I think community building is a good strategy for libraries to engage with cardholders and offer customer care. Based on your book, I assume you agree. Can you explain how building an online community might benefit an organization like a library which is looking to improve customer service?
Online communities are especially helpful in answering questions that are likely to recur over time. For example, I recently learned that libraries often have passes to local museums but that they are reserved quickly. I wanted to know the process of obtaining such a pass from my local library. While calling the library worked just fine, an online community could have provided the same answer without leveraging paid library staff. In addition, I’d point out that books, by their very nature, are community-building in that people love talking about their similar interests and experiences. So I think an online community hosted by a library could be very successful on several fronts.
What do you think the future looks like for customer service? Is there anything libraries should be considering as they plan for the future, so they can stay competitive with bookstores and offer excellent service to cardholders?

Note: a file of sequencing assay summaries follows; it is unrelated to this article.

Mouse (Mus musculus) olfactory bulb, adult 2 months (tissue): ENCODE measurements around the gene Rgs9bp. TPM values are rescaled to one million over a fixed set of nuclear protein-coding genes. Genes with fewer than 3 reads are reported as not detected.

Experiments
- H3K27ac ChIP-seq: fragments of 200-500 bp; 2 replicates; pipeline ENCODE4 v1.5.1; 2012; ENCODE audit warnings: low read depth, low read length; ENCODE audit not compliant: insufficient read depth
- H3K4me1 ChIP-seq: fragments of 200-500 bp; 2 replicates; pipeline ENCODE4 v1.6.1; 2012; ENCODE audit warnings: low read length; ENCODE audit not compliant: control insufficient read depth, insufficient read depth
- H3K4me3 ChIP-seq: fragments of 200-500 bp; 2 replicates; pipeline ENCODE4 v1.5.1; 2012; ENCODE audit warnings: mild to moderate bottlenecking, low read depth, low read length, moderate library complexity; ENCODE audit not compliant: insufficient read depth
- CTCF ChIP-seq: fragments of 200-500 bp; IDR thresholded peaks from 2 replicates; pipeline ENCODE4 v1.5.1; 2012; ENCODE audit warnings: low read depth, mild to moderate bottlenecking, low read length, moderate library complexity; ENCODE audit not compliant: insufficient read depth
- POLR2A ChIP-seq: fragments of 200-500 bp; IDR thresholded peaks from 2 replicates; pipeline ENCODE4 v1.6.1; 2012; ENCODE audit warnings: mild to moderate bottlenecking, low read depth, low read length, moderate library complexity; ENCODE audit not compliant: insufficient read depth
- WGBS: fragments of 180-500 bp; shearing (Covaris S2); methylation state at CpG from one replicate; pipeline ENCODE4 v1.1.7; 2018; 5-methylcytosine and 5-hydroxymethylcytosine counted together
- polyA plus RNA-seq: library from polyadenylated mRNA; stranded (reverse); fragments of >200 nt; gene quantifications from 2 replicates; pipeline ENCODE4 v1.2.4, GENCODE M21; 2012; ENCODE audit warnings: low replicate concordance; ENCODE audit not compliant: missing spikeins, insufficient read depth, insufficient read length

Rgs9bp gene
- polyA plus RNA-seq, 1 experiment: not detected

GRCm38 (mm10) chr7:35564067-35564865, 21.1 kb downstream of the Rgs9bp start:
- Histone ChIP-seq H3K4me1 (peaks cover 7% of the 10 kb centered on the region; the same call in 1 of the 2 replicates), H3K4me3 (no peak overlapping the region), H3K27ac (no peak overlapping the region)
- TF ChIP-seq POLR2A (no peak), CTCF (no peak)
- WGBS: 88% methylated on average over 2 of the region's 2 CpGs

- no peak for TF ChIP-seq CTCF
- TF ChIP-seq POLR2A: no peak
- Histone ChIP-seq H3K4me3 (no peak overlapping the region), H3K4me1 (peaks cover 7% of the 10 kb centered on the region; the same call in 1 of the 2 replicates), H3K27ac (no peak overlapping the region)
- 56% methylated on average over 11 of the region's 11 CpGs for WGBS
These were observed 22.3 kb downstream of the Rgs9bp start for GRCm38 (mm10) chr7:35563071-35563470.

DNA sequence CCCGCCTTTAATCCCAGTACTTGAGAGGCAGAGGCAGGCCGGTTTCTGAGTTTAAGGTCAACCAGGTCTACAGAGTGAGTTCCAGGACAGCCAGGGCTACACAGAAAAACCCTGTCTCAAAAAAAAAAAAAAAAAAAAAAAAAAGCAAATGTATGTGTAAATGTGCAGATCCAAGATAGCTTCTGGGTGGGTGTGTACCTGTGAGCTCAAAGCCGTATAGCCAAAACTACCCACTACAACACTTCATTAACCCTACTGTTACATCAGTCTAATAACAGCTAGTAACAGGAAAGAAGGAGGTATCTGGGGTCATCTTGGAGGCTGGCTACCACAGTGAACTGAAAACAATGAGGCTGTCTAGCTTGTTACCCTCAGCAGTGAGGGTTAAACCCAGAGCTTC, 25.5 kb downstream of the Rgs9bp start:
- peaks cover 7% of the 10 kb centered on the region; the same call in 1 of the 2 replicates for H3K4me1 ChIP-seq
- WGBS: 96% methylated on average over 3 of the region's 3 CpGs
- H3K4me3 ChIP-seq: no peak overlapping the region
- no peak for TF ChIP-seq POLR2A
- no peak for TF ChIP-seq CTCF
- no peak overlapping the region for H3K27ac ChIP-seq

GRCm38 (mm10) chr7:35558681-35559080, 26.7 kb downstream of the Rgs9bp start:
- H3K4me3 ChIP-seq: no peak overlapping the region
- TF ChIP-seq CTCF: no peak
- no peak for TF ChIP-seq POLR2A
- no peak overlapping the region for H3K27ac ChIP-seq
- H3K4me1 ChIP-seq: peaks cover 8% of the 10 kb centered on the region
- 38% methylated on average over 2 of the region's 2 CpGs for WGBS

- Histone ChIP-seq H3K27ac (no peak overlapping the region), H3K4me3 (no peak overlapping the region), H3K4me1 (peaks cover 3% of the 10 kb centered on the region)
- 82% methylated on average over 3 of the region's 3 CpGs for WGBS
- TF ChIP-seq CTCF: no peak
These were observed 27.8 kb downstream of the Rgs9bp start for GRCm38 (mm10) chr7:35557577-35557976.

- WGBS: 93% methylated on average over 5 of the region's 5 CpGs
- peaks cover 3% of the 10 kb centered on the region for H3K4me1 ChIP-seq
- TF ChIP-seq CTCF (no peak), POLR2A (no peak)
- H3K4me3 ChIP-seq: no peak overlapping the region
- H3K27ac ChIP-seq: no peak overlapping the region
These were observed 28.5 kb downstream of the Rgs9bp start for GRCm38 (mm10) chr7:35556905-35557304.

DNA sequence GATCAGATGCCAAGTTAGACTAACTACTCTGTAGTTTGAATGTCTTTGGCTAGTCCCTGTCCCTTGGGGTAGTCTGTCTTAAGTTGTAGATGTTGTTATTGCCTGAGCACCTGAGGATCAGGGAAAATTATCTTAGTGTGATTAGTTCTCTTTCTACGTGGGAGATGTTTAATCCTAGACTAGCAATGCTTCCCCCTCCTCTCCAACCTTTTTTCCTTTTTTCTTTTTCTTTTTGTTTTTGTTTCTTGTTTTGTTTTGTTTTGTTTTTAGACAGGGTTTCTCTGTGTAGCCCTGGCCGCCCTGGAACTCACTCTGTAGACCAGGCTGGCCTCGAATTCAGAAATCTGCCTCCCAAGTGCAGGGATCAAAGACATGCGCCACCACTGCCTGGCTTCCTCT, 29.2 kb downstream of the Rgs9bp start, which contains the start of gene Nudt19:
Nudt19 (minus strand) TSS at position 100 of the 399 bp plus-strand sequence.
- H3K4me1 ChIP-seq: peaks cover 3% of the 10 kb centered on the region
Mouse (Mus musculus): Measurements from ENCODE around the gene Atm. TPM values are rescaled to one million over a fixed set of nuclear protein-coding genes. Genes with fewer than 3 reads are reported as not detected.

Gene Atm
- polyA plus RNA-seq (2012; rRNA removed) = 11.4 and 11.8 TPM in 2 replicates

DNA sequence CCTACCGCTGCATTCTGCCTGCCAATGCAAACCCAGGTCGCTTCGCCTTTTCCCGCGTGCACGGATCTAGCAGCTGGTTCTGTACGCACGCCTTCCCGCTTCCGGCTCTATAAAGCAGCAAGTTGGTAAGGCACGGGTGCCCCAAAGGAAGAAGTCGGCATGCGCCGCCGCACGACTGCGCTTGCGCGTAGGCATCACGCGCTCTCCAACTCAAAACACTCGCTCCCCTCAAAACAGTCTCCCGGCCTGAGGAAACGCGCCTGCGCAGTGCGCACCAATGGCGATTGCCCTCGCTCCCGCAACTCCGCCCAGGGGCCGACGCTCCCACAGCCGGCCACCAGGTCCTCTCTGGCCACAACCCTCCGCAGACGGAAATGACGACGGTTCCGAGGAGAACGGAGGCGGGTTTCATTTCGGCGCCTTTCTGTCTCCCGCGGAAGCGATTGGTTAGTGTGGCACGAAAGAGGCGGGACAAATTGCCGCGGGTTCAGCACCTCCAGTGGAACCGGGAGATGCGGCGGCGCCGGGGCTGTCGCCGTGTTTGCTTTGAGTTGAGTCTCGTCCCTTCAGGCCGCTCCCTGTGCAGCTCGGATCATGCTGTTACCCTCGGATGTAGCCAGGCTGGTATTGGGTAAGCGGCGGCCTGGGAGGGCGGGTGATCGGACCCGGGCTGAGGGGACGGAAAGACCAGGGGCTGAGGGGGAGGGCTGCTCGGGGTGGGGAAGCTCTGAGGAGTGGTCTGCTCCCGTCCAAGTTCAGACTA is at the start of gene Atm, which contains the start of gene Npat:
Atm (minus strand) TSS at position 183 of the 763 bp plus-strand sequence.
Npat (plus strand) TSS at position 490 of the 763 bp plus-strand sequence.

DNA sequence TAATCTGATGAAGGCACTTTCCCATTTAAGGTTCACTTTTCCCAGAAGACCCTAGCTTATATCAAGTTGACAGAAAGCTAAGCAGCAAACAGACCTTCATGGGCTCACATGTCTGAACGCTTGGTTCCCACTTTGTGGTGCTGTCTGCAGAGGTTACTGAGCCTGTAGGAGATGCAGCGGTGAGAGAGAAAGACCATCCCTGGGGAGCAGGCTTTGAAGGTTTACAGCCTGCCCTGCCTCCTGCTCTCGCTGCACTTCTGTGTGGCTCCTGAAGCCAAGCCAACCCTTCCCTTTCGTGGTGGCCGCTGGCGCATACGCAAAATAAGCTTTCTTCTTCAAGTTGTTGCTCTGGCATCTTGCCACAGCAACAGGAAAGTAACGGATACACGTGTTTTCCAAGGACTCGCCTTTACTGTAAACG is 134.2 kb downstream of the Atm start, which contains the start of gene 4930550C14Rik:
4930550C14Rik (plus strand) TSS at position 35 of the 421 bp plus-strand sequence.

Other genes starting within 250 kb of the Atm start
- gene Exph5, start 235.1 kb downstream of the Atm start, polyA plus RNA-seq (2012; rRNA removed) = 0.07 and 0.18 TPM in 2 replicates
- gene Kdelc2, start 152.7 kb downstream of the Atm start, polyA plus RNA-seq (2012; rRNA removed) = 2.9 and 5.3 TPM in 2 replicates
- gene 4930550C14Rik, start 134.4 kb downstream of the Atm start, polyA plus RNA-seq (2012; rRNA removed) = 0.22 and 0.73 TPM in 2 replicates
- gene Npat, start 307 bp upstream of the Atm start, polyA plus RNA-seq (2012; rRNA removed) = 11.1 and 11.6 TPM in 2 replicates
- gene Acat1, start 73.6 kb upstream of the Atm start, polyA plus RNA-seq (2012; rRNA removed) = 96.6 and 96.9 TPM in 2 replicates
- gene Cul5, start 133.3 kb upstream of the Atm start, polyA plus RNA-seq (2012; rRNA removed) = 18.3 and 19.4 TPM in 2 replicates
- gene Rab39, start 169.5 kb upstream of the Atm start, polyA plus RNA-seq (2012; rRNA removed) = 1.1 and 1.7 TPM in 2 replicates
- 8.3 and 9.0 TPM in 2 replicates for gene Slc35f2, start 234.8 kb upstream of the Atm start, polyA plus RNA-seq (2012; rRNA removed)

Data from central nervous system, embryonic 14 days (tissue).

Libraries have a huge advantage over bookstores because they provide the product for free! If they were also to provide a consistently superior customer experience, the discussion in the media might not be about Amazon undercutting brick-and-mortar bookstores, but about how libraries are experiencing a great resurgence at the expense of Amazon! Like any industry, libraries must adapt to changing technology and customer expectations. In some ways, they have, like the availability of e-books, but I’ve never found those to be either marketed effectively or easy to use. Libraries should learn from for-profit businesses to become better marketers of what is already a competitive product, to draw in new card members but also to remind existing ones why they signed up in the first place.
Bonus Secret: Go to www.winningatsocial.com/discount, click on “Buy Now”, then enter the code “Winning” to get a signed copy of Dan’s book for the best available price.